In order to explain Greek phuktós, it might be supposed that it suffices to point out that in Greek g and kh become k before a voiceless consonant, and to state this fact in terms of synchronic correspondences such as phugeînphuktóslékhosléktron, etc. But then we come up against cases like tríkhesthriksí, where a complication occurs in the form of a ‘change’ from t to th… [1, p. 96]

De Saussure proceeds like this effortlessly, citing detailed examples variously from Sanskrit [1, p. 2], Latin [1, p. 95], Old High German [1, p. 83], Anglo-Saxon [1, p. 83], early Slavonic [1, p. 86], and, of course, French [1, pp. 31, 69, 85, 95, 104, 106, …].

De Saussure’s true genius, however, was evident perhaps most of all in his novel theory of signs, which emphasized the social, conventional, and ultimately arbitrary nature of linguistic systems — and which eventually produced the field of semiotics.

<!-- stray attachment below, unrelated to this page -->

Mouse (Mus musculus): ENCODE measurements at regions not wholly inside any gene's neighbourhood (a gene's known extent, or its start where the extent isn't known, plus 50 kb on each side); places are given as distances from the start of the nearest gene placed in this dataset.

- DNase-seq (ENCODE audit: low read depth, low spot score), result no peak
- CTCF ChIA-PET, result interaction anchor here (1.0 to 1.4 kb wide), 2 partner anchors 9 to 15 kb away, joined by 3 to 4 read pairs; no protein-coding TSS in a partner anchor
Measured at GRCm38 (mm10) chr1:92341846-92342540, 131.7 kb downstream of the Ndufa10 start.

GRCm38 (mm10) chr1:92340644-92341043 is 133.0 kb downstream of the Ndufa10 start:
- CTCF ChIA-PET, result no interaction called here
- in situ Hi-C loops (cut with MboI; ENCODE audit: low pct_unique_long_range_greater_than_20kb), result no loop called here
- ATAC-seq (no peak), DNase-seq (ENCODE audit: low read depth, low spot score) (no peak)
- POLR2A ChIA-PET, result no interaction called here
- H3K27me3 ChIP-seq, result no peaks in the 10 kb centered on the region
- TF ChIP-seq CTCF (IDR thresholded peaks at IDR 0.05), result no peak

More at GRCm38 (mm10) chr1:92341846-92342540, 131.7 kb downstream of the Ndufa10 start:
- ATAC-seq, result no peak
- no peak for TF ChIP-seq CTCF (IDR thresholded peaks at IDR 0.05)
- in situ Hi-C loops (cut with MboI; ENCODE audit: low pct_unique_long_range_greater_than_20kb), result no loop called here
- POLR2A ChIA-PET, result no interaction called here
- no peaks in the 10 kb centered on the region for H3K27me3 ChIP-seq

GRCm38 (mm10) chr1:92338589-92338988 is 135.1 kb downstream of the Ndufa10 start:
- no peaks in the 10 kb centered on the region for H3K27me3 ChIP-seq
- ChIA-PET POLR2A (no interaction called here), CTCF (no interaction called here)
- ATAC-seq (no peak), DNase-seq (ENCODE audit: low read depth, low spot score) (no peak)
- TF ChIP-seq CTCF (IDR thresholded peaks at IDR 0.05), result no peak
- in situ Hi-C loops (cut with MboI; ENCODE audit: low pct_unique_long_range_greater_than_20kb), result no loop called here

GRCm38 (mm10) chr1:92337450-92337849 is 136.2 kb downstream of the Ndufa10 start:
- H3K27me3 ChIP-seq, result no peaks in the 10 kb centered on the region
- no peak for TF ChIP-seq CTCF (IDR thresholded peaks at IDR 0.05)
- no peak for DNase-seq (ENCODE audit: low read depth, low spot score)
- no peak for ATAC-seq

This theory was validated during my recent trip to Switzerland. Continue reading

Demons Within

If only Nicolas Winding Refn were as intent on my liking his films as I was.


The first few scenes of Neon Demon offer the richness of experience that, as it seems, only Nicolas Winding Refn is capable of delivering. The protagonist (Elle Fanning), a gorgeous aspiring model from small-town Georgia, glides wide-eyed through the streets of LA in a red Mustang, driven by her new (and soon-to-be-ex-) boyfriend. America’s Next Top Model, after crossing America’s Former Top Model, comes home to a puma, prowling about her thrashed motel room. A haggard-looking Keanu Reeves strides out of the dingy, blue-lit motel lobby to smoke a cigarette in the red light of the Motel 6 sign. Indeed, this was quite something. Was Neon Demon going to be what Only God Forgives never was—the movie that could rival Drive?

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Taking Care to Take Care